Srinivasa Aiyangar, J.
1. This is a Civil Revision Petition by the plaintiff in O.S. No. 82 of 1918 on the file of the District Munsif's Court of Taliparamba. The suit was for redemption of certain lands by the plaintiff, and one of the issues raised was whether the plaintiff who claimed under an adoption had been validly adopted. It appears that in a previous action between the plaintiff and the first defendant the same issue had been raised and is now pending disposal in an appeal before the District Judge of South Malabar having been remanded after a second appeal by this Court. The defendant in this suit put in an application to the District Munsif's Court under Section 10 of the Civil Procedure Code for staying the trial of this suit pending the disposal of that appeal which is still pending. The District Munsif made an order of stay. I think the order of the District Munsif was wrong. Under Section 10 of the Code of Civil Procedure it is necessary that the matter in issue must be directly and substantially in issue in both the suits. The learned Counsel for the respondent argued that the expression 'matter in issue' should be construed as meaning merely the main question involved in the suit, and his contention was that as the issue relating to the adoption was the main question in that suit as well as in the present suit the order of the District Munsif was right. But I do not think that the expression 'matter in issue' can be so construed.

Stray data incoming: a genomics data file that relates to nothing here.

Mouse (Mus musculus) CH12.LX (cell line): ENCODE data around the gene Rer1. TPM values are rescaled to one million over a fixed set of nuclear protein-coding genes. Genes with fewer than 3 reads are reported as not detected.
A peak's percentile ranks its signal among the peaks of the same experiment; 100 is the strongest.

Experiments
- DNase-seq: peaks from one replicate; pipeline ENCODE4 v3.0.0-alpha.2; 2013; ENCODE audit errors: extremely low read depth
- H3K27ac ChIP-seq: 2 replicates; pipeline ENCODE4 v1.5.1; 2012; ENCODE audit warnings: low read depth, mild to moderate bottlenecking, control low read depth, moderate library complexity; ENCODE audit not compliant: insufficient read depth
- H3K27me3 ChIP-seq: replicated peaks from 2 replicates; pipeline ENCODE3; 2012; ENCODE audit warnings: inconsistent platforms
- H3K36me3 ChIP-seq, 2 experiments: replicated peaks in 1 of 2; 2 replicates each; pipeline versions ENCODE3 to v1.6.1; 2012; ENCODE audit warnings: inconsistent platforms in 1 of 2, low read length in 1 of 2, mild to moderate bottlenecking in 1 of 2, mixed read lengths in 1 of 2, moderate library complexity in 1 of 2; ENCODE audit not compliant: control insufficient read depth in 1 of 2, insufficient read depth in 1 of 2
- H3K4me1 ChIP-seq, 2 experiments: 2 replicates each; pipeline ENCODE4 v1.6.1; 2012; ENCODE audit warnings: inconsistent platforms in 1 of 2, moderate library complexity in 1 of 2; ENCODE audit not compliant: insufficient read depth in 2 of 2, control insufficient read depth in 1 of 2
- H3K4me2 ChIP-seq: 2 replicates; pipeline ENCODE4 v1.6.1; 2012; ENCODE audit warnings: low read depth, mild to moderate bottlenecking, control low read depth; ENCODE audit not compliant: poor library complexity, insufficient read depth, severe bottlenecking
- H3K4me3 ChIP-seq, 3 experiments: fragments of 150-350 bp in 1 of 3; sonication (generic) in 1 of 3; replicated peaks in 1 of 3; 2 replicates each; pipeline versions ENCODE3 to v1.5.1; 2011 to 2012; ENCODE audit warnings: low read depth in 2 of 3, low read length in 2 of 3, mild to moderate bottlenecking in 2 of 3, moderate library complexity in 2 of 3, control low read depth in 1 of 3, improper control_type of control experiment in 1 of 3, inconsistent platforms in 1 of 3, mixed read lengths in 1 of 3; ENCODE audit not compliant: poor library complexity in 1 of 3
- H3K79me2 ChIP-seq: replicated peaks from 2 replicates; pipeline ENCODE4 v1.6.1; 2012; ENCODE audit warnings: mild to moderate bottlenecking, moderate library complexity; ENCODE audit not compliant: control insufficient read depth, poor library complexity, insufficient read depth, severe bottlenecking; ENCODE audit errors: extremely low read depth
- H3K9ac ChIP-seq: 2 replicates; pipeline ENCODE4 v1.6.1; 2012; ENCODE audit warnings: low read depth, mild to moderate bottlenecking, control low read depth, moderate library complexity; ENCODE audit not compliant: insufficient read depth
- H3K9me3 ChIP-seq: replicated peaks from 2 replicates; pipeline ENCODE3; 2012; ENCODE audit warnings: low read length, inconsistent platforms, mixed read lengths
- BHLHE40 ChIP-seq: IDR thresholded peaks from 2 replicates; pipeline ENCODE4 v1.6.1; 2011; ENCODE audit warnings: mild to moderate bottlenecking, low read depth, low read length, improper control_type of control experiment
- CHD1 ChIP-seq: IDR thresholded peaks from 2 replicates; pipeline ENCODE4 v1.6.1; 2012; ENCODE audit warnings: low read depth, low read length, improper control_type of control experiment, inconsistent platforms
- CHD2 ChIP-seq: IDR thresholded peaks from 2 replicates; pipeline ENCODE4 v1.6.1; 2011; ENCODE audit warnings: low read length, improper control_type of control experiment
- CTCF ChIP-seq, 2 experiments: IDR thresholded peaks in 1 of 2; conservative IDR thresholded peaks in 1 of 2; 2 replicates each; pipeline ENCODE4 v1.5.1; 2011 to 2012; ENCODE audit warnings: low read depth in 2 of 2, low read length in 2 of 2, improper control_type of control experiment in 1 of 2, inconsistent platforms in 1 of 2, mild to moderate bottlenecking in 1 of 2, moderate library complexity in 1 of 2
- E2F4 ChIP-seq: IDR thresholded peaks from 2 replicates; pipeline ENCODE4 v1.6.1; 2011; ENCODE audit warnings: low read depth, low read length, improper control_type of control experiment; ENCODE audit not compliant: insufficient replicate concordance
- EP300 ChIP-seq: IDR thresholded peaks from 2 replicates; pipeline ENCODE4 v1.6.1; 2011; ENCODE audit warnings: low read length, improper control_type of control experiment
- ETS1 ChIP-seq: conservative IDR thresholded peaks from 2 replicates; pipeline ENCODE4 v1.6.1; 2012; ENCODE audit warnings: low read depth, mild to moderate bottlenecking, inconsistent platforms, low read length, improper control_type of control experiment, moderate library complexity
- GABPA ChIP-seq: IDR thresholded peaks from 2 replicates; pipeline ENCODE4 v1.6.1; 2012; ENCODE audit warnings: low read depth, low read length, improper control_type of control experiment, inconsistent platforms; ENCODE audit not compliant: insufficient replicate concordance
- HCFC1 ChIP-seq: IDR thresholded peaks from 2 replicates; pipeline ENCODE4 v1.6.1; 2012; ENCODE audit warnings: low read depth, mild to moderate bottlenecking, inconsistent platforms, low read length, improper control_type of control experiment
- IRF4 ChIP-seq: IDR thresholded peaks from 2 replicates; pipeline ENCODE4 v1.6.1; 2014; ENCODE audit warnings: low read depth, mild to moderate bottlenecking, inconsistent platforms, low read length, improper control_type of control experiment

2. I believe the real intention of the Legislature in framing Section 10 of the Civil Procedure Code was merely to prevent later suits relating to the same subject-matter being tried before an earlier suit relating to the same subject-matter is tried and disposed of. Otherwise the result will be that it any issue should be common to two suits the later suit could never possibly be disposed of before the earlier suit. But we know that the law recognises that the decision even in a later suit-may operate as res judicata in a suit which has been really instituted previously. There is also direct authority for the position reported in Sreeramulu v. Sreeramulu (1922) 15 LW 646, where Mr. Justice Venkatasubba Rao construing this very section has, after referring to the previous decisions, come to the conclusion that the expression 'matter in issue' in Section 10 has reference to the entire subject in controversy between the parties. The order of the District Munsif is set aside and the petition is allowed. The respondent will pay the petitioner's costs in this Court.